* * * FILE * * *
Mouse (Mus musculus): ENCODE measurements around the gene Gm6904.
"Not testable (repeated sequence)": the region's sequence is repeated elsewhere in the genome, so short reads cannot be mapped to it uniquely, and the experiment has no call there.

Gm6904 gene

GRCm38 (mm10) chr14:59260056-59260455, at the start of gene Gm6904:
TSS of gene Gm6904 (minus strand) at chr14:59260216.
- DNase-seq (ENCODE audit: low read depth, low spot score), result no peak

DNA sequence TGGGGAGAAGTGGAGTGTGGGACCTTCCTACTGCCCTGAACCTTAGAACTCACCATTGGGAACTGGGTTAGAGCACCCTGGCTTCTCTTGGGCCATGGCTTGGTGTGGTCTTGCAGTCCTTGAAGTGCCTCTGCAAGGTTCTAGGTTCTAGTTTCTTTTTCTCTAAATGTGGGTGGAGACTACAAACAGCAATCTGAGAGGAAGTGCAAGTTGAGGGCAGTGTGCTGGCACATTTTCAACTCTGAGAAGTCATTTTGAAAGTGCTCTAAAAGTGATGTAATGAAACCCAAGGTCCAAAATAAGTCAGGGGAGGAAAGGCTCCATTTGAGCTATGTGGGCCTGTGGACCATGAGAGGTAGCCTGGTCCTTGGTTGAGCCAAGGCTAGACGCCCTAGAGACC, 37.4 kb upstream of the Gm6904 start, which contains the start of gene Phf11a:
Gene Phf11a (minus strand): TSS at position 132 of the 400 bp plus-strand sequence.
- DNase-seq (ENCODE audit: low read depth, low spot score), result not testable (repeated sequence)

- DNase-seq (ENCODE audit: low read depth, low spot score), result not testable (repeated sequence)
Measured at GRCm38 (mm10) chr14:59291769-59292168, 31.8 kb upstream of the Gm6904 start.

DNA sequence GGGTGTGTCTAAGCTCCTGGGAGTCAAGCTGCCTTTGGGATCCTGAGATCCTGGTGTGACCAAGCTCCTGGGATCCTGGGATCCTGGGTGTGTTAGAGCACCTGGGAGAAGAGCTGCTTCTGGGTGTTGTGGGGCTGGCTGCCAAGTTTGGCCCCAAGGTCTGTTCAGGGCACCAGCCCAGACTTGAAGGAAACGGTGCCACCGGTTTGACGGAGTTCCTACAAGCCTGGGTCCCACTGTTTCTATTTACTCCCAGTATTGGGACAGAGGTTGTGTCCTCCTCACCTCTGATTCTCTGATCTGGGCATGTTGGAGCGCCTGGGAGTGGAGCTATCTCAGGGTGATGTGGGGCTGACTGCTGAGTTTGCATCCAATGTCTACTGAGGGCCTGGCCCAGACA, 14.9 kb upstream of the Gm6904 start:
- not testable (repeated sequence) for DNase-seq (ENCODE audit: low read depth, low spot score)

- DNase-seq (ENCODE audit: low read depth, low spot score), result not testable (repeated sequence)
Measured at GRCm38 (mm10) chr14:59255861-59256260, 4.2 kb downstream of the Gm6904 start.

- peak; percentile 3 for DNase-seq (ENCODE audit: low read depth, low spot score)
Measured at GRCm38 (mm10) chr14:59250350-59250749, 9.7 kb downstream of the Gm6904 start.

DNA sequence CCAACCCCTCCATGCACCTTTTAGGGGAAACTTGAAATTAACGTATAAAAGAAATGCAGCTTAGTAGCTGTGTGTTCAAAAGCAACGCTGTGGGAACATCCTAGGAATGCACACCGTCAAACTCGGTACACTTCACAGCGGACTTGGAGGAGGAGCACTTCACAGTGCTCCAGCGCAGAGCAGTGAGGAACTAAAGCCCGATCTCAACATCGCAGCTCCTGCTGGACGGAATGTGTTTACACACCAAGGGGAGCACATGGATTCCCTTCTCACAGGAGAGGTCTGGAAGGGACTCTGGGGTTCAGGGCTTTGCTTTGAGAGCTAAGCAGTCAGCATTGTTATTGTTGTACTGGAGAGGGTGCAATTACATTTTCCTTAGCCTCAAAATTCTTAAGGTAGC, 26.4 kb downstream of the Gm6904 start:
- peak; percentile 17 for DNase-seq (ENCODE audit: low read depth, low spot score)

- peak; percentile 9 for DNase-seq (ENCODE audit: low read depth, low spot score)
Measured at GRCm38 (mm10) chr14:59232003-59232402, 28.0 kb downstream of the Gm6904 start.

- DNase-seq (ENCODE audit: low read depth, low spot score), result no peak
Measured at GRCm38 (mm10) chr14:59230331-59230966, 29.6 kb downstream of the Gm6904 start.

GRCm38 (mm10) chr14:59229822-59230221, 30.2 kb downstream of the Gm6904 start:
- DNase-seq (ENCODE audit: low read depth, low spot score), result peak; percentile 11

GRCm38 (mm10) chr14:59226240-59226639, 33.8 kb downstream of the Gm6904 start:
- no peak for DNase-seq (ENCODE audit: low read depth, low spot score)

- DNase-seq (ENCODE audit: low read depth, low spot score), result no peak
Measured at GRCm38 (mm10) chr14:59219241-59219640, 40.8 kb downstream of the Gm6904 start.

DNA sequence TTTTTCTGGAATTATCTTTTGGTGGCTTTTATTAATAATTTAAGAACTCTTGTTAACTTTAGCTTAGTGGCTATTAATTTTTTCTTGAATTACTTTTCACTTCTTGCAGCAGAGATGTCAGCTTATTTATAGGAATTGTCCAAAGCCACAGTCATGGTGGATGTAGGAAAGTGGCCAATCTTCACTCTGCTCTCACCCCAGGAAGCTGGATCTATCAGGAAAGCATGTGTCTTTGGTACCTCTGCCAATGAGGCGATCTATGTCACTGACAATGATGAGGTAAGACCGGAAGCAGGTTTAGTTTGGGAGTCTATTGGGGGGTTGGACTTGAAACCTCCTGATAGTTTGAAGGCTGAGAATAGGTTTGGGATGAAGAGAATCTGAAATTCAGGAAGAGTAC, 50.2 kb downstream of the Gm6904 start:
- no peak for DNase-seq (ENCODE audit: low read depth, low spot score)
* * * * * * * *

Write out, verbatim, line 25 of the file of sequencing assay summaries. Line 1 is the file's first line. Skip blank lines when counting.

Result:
- DNase-seq (ENCODE audit: low read depth, low spot score), result peak; percentile 11